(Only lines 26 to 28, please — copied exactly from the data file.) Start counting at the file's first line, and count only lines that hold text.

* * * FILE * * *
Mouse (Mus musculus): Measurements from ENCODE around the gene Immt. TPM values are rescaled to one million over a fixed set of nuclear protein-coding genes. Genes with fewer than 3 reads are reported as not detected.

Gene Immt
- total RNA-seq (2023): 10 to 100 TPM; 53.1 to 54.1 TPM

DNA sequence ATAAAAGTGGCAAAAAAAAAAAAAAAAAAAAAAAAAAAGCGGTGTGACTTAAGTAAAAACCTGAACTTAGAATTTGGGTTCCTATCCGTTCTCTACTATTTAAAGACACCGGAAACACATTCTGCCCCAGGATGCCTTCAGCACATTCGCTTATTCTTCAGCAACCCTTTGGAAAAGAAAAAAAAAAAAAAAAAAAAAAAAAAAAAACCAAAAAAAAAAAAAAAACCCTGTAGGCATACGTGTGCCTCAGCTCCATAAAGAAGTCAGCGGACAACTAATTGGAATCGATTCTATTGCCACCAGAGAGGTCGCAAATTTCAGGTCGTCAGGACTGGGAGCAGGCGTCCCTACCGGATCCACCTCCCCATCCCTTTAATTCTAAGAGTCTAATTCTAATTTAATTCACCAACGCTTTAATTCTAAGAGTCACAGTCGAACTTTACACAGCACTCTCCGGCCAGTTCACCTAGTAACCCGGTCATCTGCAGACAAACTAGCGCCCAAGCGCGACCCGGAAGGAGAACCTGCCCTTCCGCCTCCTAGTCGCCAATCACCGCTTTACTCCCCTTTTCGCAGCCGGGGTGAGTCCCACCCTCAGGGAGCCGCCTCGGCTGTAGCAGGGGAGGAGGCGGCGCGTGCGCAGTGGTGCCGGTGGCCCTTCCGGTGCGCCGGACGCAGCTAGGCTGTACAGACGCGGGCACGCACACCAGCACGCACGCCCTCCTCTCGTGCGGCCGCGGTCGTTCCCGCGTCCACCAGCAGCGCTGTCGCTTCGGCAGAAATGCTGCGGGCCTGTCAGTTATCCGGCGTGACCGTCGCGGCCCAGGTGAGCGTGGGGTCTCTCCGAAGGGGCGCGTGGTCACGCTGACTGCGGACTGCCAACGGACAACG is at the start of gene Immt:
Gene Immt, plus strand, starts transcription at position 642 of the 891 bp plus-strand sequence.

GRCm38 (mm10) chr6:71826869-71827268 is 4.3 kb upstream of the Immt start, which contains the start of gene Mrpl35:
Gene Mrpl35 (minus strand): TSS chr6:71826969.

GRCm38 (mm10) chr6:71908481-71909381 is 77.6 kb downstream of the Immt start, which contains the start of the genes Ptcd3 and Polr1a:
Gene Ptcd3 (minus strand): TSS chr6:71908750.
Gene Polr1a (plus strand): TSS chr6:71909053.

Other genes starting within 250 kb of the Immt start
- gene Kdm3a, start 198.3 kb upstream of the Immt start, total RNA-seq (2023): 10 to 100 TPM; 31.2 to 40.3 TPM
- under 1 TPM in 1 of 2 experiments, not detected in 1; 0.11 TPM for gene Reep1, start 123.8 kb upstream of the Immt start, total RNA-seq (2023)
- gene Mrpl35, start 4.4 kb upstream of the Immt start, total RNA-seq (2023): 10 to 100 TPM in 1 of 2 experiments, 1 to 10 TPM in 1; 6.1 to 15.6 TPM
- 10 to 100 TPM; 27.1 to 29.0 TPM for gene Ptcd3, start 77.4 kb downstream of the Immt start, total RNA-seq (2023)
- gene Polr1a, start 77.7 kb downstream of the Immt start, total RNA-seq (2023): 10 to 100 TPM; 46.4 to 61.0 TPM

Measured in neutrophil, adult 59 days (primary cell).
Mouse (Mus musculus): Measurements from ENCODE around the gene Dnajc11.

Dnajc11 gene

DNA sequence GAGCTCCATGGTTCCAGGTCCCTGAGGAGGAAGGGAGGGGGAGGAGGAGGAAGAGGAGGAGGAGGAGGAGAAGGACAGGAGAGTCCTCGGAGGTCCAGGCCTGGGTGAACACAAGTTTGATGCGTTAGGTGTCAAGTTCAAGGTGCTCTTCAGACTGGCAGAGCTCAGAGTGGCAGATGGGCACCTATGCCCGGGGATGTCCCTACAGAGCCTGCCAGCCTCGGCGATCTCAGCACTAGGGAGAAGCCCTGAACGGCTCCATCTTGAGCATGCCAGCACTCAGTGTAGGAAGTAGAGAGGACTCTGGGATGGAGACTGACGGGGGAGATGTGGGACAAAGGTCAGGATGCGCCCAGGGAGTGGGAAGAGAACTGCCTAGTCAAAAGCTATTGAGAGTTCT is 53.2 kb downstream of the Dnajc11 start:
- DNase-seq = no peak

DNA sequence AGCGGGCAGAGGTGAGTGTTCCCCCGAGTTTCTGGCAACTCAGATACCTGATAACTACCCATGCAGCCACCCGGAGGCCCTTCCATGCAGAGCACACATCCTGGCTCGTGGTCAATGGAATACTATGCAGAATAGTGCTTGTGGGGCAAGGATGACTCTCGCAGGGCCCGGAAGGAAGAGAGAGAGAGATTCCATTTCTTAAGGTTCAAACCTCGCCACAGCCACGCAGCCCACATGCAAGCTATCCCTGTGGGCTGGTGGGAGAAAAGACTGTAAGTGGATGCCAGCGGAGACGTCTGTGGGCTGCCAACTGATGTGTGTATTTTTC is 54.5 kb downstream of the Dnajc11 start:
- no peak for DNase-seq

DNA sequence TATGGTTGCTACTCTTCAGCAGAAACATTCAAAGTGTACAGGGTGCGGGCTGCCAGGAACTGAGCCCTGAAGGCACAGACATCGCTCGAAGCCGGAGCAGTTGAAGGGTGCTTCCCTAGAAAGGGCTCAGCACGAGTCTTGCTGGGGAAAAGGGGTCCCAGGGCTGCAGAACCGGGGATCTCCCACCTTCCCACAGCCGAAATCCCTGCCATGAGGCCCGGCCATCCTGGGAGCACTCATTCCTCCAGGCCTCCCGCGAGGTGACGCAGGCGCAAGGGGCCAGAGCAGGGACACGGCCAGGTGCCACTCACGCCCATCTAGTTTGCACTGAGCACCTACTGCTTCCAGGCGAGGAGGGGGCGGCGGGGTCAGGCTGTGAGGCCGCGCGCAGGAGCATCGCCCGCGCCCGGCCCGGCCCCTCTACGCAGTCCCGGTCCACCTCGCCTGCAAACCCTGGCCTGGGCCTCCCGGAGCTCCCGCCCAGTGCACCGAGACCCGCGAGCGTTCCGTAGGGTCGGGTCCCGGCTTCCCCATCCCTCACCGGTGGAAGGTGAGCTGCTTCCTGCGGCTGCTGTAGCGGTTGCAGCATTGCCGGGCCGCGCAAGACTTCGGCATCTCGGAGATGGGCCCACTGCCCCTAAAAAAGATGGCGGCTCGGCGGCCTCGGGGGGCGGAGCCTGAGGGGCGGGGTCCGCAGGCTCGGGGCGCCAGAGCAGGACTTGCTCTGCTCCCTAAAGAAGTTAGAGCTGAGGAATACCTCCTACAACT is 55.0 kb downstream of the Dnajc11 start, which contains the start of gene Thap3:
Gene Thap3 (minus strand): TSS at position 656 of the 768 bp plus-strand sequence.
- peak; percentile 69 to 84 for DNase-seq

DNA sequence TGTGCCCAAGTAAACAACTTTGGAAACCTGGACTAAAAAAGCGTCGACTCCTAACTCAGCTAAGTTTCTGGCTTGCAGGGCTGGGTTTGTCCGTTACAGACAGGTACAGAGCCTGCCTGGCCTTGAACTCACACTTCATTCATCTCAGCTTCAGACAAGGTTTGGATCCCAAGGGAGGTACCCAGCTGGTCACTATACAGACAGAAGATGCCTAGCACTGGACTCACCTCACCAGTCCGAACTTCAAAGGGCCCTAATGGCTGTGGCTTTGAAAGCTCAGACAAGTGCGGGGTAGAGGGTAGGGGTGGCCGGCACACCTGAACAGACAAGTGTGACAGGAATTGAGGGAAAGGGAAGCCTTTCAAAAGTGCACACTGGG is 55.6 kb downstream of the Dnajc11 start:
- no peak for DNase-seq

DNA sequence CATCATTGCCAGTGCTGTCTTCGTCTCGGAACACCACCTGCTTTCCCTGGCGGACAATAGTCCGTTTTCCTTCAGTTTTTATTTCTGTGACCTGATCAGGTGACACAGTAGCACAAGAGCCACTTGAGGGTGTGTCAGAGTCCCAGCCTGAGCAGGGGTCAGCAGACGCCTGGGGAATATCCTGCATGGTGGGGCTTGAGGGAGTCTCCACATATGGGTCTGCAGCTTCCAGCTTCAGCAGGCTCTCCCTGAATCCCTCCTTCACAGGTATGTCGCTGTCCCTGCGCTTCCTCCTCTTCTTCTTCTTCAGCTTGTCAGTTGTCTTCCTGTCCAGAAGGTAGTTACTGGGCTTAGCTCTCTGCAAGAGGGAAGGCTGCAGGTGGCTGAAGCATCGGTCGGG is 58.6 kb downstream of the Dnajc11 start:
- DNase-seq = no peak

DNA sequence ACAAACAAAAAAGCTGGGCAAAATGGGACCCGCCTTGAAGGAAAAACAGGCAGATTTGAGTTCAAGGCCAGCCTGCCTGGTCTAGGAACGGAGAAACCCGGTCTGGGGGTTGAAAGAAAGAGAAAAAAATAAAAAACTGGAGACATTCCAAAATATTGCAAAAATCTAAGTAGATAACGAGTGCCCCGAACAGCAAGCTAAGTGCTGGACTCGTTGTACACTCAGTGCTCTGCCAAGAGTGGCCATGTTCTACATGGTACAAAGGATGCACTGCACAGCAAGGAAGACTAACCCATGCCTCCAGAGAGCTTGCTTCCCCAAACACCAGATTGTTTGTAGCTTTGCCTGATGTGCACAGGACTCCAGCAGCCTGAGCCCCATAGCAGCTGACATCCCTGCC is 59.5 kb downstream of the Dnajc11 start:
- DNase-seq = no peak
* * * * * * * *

- peak; percentile 69 to 84 for DNase-seq

DNA sequence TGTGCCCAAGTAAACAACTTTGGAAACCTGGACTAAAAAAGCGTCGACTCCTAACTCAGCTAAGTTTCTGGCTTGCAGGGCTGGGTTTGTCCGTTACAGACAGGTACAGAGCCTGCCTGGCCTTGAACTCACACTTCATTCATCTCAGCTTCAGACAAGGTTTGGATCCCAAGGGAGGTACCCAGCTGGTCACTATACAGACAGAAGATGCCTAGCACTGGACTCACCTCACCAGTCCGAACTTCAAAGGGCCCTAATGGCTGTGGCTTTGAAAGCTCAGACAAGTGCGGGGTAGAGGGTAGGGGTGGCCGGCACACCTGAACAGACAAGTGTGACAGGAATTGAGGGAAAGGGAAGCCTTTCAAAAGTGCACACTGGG is 55.6 kb downstream of the Dnajc11 start:
- no peak for DNase-seq